Hello, crackers! Shocka here. I'm doing the shitty little plastic man from Doctor Who today, the Auton. And though it has nothing (directly) to do with that review, I've got a piece to say about the direction of the show. TAKE IT!
From the first episode of the newly revived series of Doctor Who it was clear that freshly-minted showrunner Russell T. Davies was a cancer upon the great British science fiction franchise. It took only minutes of pilot episode "Rose" for Davies to show his true colors, in which new companion Rose had her interracial boyfriend Mickey eaten by a mailbox. Somehow, it was all downhill from there - Davies' five-year run on the series resulted in overweight farting aliens, girlfriend's faces in concrete to be used for oral sex, an abundance of horrible unconvincing CG, frequent mythology retcons (usually nonsensical and offensive to anyone invested in the franchise), pathetic scenes of forced emotion (oh, the Doctor is dying! That's sad, even though he just regenerates!), finales outdoing finales with more gigantic and stupid armies of aliens (all taken down in the most contrived way possible - hey, I regenerated another Doctor using my severed hand!! BULLSHIT!!), several crappier spin-offs (try watching The Sarah Jane Adventures - no, really, I dare you), killer coloring books, and unimaginable popularity from the country that has decided that execrable Misfits is the high bar for television.
Somehow in amongst all of this several episodes shined, and these episodes were all written by amazing British writer/producer Steven Moffat. His "Girl in the Fireplace" and "Blink" are two of the best episodes of Doctor Who ever made, using the established franchise to explore different sides to the Doctor as well as the nature of time travel and cause and effect. ("Blink" also led to the creation of one of the scariest Doctor Who villains ever, the Weeping Angels - compare them to Davies' farting aliens to get an idea of the vast difference between the two writers.) Even his weaker episodes introduced great characters and ideas (time traveler River Song was established with the fascinating idea of knowing the Doctor's life in reverse, dying after his first meeting but knowing him later in his timeline - a concept which I'm sure kills Davies' tiny tiny brain - whereas the popular Moffat creation Captain Jack was taken by Davies and overused in a move that Moffat is on record as being displeased with). After five years of Davies' childish take on the beloved franchise, it was announced that Steven Moffat was to take over as showrunner, and what followed was the best season of Doctor Who ever.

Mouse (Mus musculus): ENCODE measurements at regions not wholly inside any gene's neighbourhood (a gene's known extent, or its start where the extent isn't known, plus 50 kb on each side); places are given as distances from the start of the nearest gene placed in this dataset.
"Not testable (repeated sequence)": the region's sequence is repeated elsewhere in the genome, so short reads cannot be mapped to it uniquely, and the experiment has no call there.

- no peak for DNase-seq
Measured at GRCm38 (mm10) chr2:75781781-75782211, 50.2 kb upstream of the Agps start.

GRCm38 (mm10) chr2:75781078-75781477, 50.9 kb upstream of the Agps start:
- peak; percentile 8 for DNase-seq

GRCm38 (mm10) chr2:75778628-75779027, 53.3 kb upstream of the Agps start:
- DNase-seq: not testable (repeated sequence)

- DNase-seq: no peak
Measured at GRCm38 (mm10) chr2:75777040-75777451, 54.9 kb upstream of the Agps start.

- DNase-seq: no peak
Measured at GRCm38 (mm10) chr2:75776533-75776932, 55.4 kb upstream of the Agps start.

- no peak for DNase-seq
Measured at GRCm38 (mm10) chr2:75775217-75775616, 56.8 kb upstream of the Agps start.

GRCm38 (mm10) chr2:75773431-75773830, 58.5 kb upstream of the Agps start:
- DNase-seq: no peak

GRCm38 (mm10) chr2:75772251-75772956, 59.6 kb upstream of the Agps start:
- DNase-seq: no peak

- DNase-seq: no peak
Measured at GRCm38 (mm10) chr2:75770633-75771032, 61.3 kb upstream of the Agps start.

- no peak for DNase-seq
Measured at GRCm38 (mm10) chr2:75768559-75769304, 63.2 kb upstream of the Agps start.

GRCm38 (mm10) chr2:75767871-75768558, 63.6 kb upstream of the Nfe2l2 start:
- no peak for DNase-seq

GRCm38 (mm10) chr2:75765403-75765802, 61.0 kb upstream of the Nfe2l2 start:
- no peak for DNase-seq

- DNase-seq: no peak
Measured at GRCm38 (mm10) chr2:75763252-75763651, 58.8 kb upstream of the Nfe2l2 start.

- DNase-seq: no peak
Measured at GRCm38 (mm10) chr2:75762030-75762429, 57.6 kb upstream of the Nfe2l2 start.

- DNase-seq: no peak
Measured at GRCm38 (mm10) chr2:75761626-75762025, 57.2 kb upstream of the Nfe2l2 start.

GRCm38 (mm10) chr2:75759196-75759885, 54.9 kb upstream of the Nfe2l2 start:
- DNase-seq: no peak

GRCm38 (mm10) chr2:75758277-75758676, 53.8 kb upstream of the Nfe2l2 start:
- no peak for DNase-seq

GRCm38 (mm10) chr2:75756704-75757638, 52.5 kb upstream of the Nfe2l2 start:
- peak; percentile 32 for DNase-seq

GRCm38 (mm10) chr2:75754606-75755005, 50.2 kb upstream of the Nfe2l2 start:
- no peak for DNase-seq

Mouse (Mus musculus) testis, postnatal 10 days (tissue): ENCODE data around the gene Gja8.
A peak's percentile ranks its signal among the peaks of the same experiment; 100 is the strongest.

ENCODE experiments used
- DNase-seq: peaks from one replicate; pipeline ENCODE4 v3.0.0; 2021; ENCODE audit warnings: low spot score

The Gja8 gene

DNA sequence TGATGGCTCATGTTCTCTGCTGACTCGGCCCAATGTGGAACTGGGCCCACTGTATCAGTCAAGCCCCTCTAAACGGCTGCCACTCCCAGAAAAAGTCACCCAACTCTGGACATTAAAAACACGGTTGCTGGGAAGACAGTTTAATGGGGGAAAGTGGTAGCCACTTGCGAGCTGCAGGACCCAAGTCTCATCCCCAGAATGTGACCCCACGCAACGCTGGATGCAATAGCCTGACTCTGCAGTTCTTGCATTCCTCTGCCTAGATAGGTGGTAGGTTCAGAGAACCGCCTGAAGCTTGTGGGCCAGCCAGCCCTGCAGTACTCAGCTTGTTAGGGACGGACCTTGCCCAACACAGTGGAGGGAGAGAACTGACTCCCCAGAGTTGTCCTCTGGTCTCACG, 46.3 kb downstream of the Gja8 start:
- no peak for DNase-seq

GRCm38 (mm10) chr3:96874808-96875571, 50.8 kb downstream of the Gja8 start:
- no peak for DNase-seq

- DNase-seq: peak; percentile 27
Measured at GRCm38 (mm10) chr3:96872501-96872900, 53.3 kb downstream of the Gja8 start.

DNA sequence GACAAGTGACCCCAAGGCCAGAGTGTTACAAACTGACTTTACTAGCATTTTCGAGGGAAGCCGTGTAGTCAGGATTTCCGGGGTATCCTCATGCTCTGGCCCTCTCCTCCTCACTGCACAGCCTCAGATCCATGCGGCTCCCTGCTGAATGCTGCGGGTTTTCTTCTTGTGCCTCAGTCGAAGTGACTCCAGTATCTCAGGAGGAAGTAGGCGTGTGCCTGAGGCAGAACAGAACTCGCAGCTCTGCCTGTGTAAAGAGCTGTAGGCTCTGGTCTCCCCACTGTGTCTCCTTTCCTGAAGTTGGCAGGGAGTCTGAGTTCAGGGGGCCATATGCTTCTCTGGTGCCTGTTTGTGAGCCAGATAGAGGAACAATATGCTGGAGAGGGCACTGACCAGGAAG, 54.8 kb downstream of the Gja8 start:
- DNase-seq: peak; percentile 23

The announcement that Moffat was to replace Davies was met with some controversy, as was every (successful) step taken by Moffat to distance his season from Davies'. (My personal favourite scene: Moffat's new Daleks, based around the original series Daleks, declaring the Davies Daleks "inferior" and blowing them up. Bwahahahaha!) Think of Moffat as the anti-Davies: Davies has never had any idea how to create a compelling or clever story (consider his blatant and frequently nonsensical reliance on deus ex machinas to get his wafer-thin characters out of poorly crafted situations - oh yes, we're stuck in a house with a werewolf, why not stop to read a book!), has never been able to plot an interesting arc where events impact upon other events (having a catchphrase word graffitied on various props across a season doesn't count except in the Filmmaking School of "Duuhhh"), has never had any sense of how time travel works or how to build episodes around it (count how many times Davies' episodes went to "the end of the Earth/universe/whatever" and then see anything ever done by Moffat to see how effectively time travel can be utilised to create tense and nerve-wracking episodes), and has never been able to resist inserting gay and bisexual characters (and suggestions) pointlessly into his episodes. (Davies is homosexual himself, which is fine, however it makes no sense to imply that nearly every male character in his show is potentially gay, or potentially gay for the Doctor, or to frequently force sex into plotlines in which it is completely out of place - the worst example in this regard is the frequent graphic sex that interrupts terrible-spin-off Torchwood, which is otherwise a show for children except for all the boning.*)